Fylde Hotpot

Beer and food? The combination of stout and shellfish is well-known. Not many people realise that a small glass of dark strong ale is the perfect companion to the big fry. You should try it. Young’s Double Chocolate Stout will make a better job of complimenting a heavy dessert than many a ‘stickie’. A dry yet full-flavoured beer would make a fine pre-prandial, less cloying than a gin-and-tonic. Cheese and ale is a rustic litany. Strong pale ale, unlike wine, stands up unflinchingly to chutneys, pickles, even chunks of raw onion or shallot. Beers also go well with (and in) hearty rib-sticking casseroles like carbonnade Flamande.
One of my favourite beer/meat/veg combinations is this extravagant improvisation on the traditional Lancashire hotpot theme, cooked by my eccentric Auntie Ethel, who ran a fine hotel in England’s Lake District back in the fifties and sixties.

8 lamb gigot chops
2 large onions
4 large carrots
4 breakfast mushrooms
6 large waxy potatoes
8/12 oysters
parsley & thyme
1 bottle English pale ale (my aunt always used Worthington White Shield)

Preheat the oven to 200C
Peel and cut the potatoes into ¼ inch slices and parboil them lightly.
Cut the carrots into ¼ inch rounds. Chop the onions finely. Heat two tablespoons of olive oil in a frying pan and fry the onions until they just start to colour. Place them in a round casserole with a tight-fitting lid. Flour the chops and fry them in hot oil on both sides, for a couple of minutes. Layer up the potatoes and carrots, reserving enough potatoes for one final layer. Dust each layer lightly with pepper and salt, as you go. Put in the meat and the parsley & thyme and cover with the final layer of potatoes. Pour the contents of the bottle of beer into the casserole.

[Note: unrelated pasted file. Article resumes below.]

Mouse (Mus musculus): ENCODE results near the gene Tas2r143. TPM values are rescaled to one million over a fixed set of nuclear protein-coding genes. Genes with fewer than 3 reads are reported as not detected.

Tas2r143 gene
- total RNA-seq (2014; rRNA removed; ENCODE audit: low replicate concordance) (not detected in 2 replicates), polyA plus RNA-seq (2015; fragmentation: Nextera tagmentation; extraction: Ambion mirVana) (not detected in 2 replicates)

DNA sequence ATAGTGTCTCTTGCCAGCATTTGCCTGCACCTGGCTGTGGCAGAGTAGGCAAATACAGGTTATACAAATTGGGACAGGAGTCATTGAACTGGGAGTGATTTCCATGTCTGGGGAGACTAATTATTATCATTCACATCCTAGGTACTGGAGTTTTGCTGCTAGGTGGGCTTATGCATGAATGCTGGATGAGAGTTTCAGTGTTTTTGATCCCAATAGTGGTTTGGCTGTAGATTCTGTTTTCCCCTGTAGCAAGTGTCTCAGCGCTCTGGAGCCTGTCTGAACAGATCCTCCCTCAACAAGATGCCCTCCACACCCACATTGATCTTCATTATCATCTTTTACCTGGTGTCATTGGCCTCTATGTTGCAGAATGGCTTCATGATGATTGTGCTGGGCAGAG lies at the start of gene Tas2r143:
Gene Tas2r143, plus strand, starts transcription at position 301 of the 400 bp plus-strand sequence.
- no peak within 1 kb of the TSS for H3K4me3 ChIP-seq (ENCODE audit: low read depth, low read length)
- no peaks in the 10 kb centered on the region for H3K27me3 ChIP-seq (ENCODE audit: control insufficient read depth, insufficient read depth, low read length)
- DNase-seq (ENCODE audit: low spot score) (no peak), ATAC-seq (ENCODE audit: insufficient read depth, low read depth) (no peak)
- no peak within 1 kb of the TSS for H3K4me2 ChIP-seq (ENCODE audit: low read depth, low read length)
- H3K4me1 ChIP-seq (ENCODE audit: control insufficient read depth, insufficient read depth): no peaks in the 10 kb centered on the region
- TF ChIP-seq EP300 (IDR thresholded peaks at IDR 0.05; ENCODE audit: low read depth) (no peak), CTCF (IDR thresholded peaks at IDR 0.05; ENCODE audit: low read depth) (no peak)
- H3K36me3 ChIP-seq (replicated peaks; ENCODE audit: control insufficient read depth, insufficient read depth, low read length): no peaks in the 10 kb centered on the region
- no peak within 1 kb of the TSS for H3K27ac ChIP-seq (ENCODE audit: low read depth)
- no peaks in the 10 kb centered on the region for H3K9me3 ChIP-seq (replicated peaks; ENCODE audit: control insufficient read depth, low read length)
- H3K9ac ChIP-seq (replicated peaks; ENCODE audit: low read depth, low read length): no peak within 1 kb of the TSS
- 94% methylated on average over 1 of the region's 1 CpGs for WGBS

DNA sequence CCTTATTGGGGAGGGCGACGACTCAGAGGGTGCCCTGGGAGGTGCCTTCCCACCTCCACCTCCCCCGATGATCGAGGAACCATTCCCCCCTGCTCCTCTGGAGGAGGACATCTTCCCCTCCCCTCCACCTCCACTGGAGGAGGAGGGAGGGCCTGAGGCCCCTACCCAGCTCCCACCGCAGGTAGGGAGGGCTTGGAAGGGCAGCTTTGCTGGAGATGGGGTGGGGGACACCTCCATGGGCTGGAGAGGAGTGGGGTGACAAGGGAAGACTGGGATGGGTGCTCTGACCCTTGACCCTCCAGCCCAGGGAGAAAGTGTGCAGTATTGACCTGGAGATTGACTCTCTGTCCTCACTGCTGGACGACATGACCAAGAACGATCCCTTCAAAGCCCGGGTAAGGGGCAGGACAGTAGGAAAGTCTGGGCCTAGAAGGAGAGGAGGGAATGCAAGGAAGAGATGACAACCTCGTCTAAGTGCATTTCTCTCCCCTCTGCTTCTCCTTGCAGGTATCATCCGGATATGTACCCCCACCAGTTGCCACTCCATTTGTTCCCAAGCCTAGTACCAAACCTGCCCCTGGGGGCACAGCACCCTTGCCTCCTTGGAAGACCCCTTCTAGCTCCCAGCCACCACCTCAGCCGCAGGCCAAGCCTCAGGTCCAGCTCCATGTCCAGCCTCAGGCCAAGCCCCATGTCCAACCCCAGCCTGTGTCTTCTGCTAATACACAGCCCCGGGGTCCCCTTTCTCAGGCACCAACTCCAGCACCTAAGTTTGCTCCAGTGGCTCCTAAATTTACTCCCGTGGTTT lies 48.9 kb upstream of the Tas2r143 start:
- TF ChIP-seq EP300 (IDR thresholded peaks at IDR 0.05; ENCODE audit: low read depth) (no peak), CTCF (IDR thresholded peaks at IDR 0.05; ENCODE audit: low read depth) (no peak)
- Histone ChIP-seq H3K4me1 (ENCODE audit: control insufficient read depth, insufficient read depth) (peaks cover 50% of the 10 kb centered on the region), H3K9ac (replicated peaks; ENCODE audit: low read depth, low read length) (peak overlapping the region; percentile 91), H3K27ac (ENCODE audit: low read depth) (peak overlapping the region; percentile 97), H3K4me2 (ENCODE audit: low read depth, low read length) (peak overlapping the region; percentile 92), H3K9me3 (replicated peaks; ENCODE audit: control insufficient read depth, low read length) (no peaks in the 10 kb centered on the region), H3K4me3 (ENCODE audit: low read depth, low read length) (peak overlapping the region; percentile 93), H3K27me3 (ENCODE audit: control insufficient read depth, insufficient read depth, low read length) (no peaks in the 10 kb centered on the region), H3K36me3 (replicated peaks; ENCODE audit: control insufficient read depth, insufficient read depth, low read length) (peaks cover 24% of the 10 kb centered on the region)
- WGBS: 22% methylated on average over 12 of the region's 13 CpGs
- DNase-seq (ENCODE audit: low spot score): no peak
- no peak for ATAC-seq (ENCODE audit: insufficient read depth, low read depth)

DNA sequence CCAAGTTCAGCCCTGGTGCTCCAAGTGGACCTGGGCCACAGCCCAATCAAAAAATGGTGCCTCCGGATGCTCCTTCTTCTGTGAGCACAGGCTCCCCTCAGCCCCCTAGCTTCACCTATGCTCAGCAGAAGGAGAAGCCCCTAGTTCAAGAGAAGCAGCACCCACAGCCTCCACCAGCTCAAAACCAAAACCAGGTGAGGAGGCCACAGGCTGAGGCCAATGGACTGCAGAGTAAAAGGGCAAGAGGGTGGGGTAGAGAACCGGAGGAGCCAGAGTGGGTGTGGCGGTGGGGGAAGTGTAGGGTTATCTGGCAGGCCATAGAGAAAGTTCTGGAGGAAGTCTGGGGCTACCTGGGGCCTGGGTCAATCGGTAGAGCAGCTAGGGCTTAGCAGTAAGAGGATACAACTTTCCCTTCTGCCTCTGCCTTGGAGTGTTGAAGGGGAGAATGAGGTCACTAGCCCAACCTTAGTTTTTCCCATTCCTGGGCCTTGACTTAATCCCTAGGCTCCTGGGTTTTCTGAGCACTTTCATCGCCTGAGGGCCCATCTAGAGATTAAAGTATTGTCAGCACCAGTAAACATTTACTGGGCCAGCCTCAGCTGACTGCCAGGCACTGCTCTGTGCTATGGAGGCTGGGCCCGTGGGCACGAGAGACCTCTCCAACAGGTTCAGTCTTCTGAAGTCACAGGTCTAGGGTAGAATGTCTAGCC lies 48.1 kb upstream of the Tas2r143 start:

Cook for approx. 30/35 minutes. The potatoes on the top layer should be soft enough to eat. Take the lid off the casserole and return to the oven to brown the top layer. Just before serving, open the oysters and ‘float’ them on top of the dish. Return the hotpot to oven for a few minutes, until the oysters are just cooked.

I don’t know whether Lancashire’s Fylde coast from whence this dish originated ever had a flourishing oyster industry. Certainly the topography is not dissimilar to that of the Charente Maritime. I came across two old hotpot recipes from The Fylde both of which recommended thatching the dish with mussels.